There’s been much talk recently about people who apply to MBA programs right out of college, before they’ve had a chance to gain significant work experience.

Media reports have noted – rightly – that the number of such applicants who get into top b-schools is small, but they also report that admissions committees are increasingly open to early-career applicants. (The HBS 2+2 program is probably the perfect example of a top business school attempting to “poach” top talent at the earliest possible point.)

It’s easy to see why this trend can appeal to b-schools. Opening up admissions to younger applicants is one way to revitalize the applicant pool. Moreover, extending a welcome to less experienced applicants might help b-schools diversify their applicant pool, especially in terms of attracting more women candidates.

But is this trend a good thing for MBA applicants? Even if you’re sharp enough to get into HBS at the age of 23, would it be in your best interests to do so?

That’s a harder question to answer than it might seem. The obvious answer would be, ‘Heck, yes.’ A Harvard MBA, and membership in the HBS alumni network, should put any aspiring businessperson on the fast track.

But getting an MBA at such a young age poses some risks, too. These are some questions that prospective early career applicants should ask themselves:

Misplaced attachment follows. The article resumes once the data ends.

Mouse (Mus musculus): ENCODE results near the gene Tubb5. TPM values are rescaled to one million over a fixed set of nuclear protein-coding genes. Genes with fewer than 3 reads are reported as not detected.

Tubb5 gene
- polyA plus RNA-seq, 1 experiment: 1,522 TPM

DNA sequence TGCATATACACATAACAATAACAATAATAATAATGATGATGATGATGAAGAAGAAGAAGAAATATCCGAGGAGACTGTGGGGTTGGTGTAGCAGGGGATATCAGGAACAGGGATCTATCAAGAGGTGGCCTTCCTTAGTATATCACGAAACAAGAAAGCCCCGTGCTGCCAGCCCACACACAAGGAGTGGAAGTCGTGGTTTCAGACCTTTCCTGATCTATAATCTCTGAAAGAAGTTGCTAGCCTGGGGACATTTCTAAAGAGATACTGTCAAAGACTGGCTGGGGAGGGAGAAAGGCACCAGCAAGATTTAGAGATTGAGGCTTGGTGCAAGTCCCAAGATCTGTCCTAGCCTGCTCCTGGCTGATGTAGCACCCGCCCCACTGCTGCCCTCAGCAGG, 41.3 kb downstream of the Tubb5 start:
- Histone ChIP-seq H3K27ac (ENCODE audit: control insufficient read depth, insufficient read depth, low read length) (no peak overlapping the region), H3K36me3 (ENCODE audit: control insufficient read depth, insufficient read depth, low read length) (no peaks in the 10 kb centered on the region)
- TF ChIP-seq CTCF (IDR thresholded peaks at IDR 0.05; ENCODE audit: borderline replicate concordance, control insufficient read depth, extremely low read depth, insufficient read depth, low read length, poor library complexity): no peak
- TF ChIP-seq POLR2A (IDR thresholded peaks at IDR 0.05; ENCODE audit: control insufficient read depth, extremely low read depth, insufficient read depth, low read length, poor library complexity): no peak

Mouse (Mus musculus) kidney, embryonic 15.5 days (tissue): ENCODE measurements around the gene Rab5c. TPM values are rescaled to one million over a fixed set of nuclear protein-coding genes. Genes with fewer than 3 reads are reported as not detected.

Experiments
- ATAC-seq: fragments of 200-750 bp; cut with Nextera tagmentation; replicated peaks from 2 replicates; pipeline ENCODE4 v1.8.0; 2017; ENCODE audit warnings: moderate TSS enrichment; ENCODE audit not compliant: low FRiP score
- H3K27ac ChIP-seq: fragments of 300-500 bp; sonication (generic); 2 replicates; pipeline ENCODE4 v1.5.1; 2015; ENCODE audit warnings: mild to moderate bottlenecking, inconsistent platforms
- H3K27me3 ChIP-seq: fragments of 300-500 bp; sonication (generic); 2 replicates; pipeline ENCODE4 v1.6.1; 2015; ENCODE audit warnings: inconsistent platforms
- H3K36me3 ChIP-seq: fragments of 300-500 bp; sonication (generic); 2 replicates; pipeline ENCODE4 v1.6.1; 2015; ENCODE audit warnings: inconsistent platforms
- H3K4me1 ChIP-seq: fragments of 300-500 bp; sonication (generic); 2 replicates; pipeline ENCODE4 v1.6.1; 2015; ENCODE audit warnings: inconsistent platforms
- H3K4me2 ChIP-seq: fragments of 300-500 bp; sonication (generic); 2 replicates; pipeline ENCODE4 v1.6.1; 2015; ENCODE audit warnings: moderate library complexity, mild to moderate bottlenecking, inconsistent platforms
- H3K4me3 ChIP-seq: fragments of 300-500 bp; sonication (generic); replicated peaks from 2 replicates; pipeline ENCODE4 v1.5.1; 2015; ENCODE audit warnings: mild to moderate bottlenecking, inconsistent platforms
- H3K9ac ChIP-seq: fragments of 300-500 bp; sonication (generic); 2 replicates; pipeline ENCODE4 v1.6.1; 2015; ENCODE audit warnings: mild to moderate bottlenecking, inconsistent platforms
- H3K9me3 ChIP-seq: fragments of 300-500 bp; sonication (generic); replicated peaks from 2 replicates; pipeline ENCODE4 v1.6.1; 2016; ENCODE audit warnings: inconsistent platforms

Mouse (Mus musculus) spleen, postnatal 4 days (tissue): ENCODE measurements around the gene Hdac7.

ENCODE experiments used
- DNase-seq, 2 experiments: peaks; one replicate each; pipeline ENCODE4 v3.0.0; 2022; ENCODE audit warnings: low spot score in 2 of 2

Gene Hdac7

• Will you get all that you should out of your education? An underlying assumption of many b-school courses is that the students bring real-world experience to the classroom and will use it to put lessons and case studies into a realistic perspective. That insight is crucial to being able to put theories and models to work. It’s one thing to understand how to do a strategic cost analysis. It’s another thing to understand how to apply your findings in a situation where various departments and individuals – including customers – will resist any change you try to introduce.
  • How well will you fit in with classmates and fellow alumni who are five to ten years older than you? Membership in an alumni network is one of the major benefits of a top b-school program. Do you have enough maturity and experience to be accepted as a peer by that network? People will like you, but will they respect you, or turn to you with problems, or think of you when opportunities arise?
  • Will you get the most out of your school’s career placement services? Corporate recruiters look for MBAs with work experience. Having the degree but not the track record will be a handicap. You won’t get either the job offers or the salary and bonus offers that your classmates do. Putting off your MBA for a couple of years so that you would graduate with both the degree and the work experience (and the references) could make a world of difference in your career outcomes.

I don’t doubt that there’s the occasional wunderkind out there who’s ready for HBS by the time they can drink legally. But most people are better off postponing their MBA until after they’ve gained some solid work experience. The rationale for doing so isn’t just that having work experience makes you a stronger applicant. It’s that having work experience will make you a stronger MBA student, a stronger recruiting prospect, and a stronger manager.

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